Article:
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GPhC unveils plans to overhaul pharmacist training


GPhC unveils plans to overhaul pharmacist training

The General Pharmaceutical Council is asking for views on its plans to shake up the training pharmacists undergo before qualifying.

The biggest shift looks to be a move away from a four-year degree course followed by the pre-registration year to an integrated model that incorporates 52 weeks of “learning in practice” within an accredited academic programme.

The GPhC says that it expects schools of pharmacy, employers and commissioners to work together to develop more structured and rigorous practical training as part of this. Learning outcomes on the academic side of undergraduate courses are to remain grounded in science but with more focus on the development of clinical and communication skills, and experiential and inter-professional learning will be strengthened.

The requirements for candidate selection and admission are also being overhauled, with course providers being asked to assess prospective students on aspects separate to academic qualifications using interactive activities such as group work or multiple mini interviews. Pharmacy schools will also be requested to review student intake and performance to ensure equality, diversity and inclusion are being carefully considered and monitored.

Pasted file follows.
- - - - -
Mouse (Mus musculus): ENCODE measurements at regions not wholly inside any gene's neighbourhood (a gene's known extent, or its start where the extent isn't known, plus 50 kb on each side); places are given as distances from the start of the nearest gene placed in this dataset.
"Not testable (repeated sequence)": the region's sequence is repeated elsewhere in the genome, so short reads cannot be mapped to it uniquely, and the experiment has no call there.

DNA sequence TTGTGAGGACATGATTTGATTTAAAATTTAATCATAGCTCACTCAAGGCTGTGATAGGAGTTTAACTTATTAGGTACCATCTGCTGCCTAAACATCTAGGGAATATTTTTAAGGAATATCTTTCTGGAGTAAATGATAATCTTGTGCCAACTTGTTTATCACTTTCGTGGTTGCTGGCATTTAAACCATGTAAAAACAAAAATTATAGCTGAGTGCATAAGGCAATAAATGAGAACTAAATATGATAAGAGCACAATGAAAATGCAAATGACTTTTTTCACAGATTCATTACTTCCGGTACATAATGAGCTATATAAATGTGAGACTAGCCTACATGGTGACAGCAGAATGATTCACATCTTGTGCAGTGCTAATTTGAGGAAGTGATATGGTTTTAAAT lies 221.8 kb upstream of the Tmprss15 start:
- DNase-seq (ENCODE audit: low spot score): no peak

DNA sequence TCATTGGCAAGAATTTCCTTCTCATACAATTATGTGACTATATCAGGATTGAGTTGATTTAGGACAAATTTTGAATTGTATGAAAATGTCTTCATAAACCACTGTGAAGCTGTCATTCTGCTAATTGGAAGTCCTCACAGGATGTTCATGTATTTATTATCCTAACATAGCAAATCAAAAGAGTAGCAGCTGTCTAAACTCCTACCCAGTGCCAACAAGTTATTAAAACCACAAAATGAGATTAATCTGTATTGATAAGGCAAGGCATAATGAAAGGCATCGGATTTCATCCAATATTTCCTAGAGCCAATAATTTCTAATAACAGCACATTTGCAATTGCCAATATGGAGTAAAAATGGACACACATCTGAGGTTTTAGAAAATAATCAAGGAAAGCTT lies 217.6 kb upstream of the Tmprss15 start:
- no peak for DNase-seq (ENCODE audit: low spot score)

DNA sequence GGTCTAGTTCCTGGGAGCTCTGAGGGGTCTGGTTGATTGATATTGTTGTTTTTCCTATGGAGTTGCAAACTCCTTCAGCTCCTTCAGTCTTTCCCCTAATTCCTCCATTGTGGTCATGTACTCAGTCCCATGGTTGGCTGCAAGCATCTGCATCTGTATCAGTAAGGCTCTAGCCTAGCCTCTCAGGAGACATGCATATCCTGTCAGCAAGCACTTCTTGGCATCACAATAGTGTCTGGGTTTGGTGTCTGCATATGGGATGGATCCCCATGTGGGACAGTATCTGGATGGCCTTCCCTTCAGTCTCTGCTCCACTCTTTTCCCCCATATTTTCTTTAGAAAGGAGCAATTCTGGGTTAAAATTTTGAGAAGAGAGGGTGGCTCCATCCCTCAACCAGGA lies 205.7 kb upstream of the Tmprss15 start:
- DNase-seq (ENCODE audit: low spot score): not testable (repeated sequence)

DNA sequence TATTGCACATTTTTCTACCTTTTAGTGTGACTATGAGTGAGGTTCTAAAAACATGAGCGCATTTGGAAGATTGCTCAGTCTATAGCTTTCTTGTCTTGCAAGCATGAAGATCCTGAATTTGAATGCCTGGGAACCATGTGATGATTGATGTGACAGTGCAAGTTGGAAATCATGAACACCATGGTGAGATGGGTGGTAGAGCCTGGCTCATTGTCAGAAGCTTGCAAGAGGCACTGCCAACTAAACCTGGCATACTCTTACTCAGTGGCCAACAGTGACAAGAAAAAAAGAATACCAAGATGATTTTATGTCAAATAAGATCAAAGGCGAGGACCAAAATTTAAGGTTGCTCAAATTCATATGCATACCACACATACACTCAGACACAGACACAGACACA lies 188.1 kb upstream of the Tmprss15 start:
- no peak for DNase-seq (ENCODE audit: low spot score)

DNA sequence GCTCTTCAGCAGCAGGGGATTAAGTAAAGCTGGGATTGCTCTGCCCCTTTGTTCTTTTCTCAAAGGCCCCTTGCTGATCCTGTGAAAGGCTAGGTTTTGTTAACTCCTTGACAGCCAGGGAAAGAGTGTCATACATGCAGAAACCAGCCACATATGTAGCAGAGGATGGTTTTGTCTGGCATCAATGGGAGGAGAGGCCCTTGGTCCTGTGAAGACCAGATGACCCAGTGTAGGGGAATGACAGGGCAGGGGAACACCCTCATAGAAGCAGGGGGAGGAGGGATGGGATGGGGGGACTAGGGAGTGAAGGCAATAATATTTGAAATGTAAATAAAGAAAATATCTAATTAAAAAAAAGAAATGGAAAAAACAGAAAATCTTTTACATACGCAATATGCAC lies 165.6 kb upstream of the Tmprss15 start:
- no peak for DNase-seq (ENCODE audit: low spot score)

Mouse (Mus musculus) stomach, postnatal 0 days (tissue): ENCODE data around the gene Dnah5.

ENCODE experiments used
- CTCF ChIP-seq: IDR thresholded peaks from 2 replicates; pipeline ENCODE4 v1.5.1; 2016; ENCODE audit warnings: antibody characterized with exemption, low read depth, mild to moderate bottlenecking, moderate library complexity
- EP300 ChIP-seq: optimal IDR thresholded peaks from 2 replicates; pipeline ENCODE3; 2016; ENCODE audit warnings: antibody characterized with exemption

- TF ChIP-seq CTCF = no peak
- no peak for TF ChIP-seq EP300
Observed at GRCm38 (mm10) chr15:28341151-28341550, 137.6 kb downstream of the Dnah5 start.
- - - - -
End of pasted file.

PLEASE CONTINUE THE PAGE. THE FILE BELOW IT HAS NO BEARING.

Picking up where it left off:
The consultation is the second part of a process that has seen the regulator meet with universities and other organisations involved in the initial education and training of pharmacists, and set up groups to help draft and advise on the changes. Although the GPhC sits over England, Scotland and Wales only, the organisation is working with the Pharmaceutical Society of Northern Ireland with a view to transforming provision across the whole UK.

In the 44-page consultation document, the GPhC states that the reason it is embarking on this programme of work at this time is because “the pace of change in pharmacy has increased in recent years with greater use of technology and an increase in the range of services offered to people”. The role of the pharmacist is broader than ever, taking them well outside the familiar sectors of community, hospital, industry and academia, and embedding them evermore into multi-professional teams across health and care settings, the regulator went on to say.

The full consultation, plus resources such as presentation slides and speaking notes, can be accessed on the GPhC website. The deadline for comments for this stage of the process is April 3.

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